Common Sense?

Most of us are familiar with our basic 5 Senses— vision, smell, touch, taste, and hearing. All of our senses give us information about the world around us. The following experiments and demonstrations use our senses of touch and taste.

Note: Not all science activities are suitable for all learners. Use your best judgement when participating in any STEAM activity. Get a grown up’s permission and help before beginning any activity.

Touch: Smooth, Rough, and Scratchy, too!

Our sense of touch tells us a lot about our environment. We use our whole body to touch. Our feet feel when sand on the beach is hot, our tongue tells us that ice cream is cold and soup is hot, our elbows bump into things, and our knees get scraped, causing us to feel pain. Our arms can feel a hug and our cheeks can feel a kiss, causing us to feel love.

Our fingers are one of the primary tools we use to touch the world around us. When a person has vision loss, they can use their fingers to read and to give them even more information about their environment. If you want to try out one way that people with vision loss have fun, check out a book called Touch and Feel Mazes by Junko Murayama. The ten tactile mazes inside these puzzling pages challenge your sense of touch. Trace your fingertip along the raised dots that make up each maze instead of using a pencil.

Our Special Needs collection has Braille Books you can explore. Braille is a system of reading and writing for the blind that uses our sense of touch. You can check out a favorite like, Froggy Gets Dressed by Jonathan London and compare what the book is like in Braille and in typical text.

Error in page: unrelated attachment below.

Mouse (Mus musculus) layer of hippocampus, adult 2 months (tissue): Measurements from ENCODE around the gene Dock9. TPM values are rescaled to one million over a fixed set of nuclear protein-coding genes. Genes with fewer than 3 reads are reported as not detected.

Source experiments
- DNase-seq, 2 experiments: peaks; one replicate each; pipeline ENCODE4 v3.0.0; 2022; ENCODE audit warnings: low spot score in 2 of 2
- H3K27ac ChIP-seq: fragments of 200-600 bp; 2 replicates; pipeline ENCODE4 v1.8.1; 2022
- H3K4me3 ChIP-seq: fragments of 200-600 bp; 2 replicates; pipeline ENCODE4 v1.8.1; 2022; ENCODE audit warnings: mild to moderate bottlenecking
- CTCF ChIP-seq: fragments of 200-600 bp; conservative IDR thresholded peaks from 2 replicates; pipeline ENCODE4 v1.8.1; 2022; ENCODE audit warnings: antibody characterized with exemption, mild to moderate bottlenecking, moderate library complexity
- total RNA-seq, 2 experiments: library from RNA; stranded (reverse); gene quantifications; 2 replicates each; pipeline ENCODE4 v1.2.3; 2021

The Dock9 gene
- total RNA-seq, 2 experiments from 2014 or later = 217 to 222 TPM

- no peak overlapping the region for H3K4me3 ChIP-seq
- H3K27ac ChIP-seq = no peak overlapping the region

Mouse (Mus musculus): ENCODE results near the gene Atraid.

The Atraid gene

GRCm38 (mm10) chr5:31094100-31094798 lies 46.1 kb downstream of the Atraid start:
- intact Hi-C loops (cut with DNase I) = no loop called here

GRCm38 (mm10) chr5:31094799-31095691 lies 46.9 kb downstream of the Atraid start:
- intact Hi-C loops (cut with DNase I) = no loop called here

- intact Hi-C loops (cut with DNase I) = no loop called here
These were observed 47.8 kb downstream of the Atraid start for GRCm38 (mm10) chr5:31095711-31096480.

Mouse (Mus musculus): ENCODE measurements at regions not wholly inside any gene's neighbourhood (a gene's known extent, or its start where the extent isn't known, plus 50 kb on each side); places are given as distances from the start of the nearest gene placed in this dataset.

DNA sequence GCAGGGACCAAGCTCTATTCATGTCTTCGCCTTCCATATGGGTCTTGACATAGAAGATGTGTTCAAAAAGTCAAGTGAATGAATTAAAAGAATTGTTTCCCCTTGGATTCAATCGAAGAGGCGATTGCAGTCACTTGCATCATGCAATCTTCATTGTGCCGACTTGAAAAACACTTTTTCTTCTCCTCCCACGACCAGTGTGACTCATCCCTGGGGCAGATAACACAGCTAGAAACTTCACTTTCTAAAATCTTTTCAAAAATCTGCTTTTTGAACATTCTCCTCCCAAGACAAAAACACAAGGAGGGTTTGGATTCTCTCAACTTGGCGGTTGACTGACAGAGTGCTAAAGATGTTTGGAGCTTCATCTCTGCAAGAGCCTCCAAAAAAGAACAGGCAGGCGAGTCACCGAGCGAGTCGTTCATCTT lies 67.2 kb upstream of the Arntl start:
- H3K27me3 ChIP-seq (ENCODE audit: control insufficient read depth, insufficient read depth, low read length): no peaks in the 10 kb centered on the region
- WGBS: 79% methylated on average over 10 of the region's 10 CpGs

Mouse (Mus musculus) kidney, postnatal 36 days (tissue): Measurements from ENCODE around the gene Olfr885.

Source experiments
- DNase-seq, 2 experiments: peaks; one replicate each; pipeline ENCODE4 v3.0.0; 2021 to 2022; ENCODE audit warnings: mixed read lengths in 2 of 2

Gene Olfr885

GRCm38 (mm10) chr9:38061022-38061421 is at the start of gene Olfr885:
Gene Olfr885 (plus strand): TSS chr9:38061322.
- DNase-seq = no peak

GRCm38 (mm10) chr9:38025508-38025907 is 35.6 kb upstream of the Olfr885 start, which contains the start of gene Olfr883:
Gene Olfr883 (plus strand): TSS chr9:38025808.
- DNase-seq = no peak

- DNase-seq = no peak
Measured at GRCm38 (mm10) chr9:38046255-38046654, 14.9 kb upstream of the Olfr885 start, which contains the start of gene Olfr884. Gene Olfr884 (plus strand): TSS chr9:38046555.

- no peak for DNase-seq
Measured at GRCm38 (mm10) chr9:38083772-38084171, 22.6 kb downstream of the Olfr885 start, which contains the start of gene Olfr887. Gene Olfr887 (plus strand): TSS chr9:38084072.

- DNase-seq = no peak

Or you can check out a DVD or biography about Louis Braille, the man who invented the Braille alphabet that is still used today. Six Dots: A Story of a Young Louis Braille is available both on DVD and in print form. The library also has Who Was Louis Braille?, which is part of the wildly popular Who Was series of juvenile biographies. Click here for the list of Louis Braille juvenile biographies.

Taste: Eat With Your Eyes?!

A famous foodie said “We eat first with our eyes,” over 2000 years ago! What does that mean? It means that while our tongues indeed have taste buds that allow us to understand food’s flavors like salty or sweet, we also use the information from our eyes to predict what a flavor will be before we eat it. For example, if I gave you a bowl of brown ice cream and didn’t tell you the flavor, would you guess it was chocolate or strawberry?

You will need:

  • a large bottle of apple juice or club soda (unflavored pop)
  • blue, green, orange, and red food coloring
  • plain water

Pour some apple juice or club soda into 4 cups. Add food color to each cup to change the color of the juice or soda so it looks like a new drink. Get some people to volunteer to try some new drinks. Don’t let them know ahead of time that they’re all the same drink! Let the volunteers have some plain water in between to cleanse their palate (a fancy way to say, rinse their mouth). Ask the volunteers to try to guess what flavor the drinks are and to say which is their favorite. After they’ve tried them all, let them in on the fact that all the drinks were the same, only the color changed. Note: Do not consume or serve anything without a grown-up’s permission, especially if you or others may have food allergies. Click here for more information.

STEAM Exploration: Why does orange juice taste so different after you brush your teeth? What do you think? Do other foods or drinks taste different after you brush your teeth? Click here for the reason.

Look for our other Sensory Science posts, too!

Natalie Bota

Miss Natalie is the Disability Resources Librarian at Westlake Porter Public Library. She enjoys working with patrons of all ages and can usually be found in the Youth Services Department or the Reading Garden. She enjoys reading picture books and poetry, baseball, writing, cooking, and travel. She loves spending time with her pets, family, and friends.